The Columns

Unleashing the Girl Effect: Stuart Hogue ’96 Alumni at Work, Nike Foundation, Portland, OR

— by on September 5th, 2016

Stuart Hogue '96

“Girls will invest 90 percent of their earnings back into their families. It’s the smartest way to stop intergenerational poverty.”

Stuart Hogue ’96 believes in the power of girls to end global poverty.

He believed it when he joined the Nike Foundation to work on The Girl Effect, a global movement that is mobilizing resources to help girls in poverty.

But he really understood it when he met Emebet, a young girl in Ethiopia. “She wakes up at 3 a.m. to study by the light of her mobile phone so she can start her chores at 5 a.m. before going to school. Her chores include lugging 45 pounds of water 500 yards on her back to make breakfast for the family and doing the cleaning. She also did the farming for the family, because her father had died, and her mom was ill.”

What struck him was that “although these girls are living in different parts of the world, they could so easily have been one of our own families. It made me realize how fortunate we are. The problem may be in a different part of the world, but the issue is one that touches us all as human beings.”

Investing in girls like Emebet pays off, Hogue said. “Girls will invest 90 percent of their earnings back into their families. It’s the smartest way to stop intergenerational poverty.”

Hogue spent seven years as a leader in the Nike Foundation and was general manager of Girl Hub, a collaboration between the Nike Foundation and the United Kingdom government, which works in Rwanda, Ethiopia and Nigeria to create programs for girls in those countries.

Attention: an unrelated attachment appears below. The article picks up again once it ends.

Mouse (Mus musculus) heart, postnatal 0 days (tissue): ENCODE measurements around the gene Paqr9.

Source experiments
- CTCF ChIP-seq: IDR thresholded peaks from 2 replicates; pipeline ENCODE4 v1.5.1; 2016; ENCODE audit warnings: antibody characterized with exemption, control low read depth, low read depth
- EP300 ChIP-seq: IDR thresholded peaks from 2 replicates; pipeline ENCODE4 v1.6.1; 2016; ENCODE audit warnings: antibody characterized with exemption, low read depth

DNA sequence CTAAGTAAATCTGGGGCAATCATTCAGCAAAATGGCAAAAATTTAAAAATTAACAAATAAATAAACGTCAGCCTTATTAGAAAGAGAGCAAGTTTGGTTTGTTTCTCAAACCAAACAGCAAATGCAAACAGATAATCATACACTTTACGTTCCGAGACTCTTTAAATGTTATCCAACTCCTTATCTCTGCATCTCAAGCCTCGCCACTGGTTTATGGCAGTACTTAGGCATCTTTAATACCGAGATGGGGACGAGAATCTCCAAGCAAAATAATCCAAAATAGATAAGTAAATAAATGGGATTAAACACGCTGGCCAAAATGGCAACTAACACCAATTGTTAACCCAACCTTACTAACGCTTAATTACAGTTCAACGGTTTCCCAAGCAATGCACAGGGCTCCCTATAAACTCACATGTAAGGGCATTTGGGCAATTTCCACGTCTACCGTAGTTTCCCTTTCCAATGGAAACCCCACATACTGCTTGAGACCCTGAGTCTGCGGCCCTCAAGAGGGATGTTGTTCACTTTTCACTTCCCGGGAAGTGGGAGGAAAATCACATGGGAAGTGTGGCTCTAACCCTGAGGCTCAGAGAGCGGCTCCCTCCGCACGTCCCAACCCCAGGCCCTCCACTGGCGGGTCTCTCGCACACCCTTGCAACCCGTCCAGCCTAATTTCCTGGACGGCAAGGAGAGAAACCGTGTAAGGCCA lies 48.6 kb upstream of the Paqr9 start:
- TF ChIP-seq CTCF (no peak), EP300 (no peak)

Hogue took an indirect route to Nike. Following graduation, he worked for an investment bank in San Francisco and then played semi-professional football in Germany. Upon returning to the United States, he worked for a start-up company and then started his own dot com in 2001. He later worked for the design firm frog in New York City, where he helped companies like MTV and Hewlett-Packard design and launch new products. While there, he received an MBA from NYU. He challenged himself by climbing Mt. Kilimanjaro, but came home wondering what his next career move should be.

A football and track stand-out at Washington and Lee, Hogue noticed a job opening at Nike Foundation, which would make use of his expertise in strategy at a company focused on sports. “Sport is in my soul. No company had more to offer than Nike,” Hogue said.

Now Hogue has moved on from Nike Foundation into the role of senior director for strategy for Nike’s global retail leadership team, where he continues to use his expertise in strategy to help the company set and carry out multi-year plans.

A biology major at W&L, Hogue said it was his art professors, especially Kathleen Olson-Janjic, and Larry Stene, who encouraged him to pursue his love for design.

He almost didn’t make it to W&L, though. He was already enrolled somewhere else, but at the last minute, changed his mind and came to Lexington and to play football for Coach Frank Miriello and run track for Coach Norris Aldridge.

Hogue believes all his experiences, including his love for art and design, work in his favor at Nike. “Every day at Nike, I have to communicate visually.”

Now living in Portland with his wife, an attorney who works in professional development for lawyers, and their two children, Hogue sees endless opportunities working for Nike, where he said he has been fortunate to learn all aspects of the business.

– by Linda Evans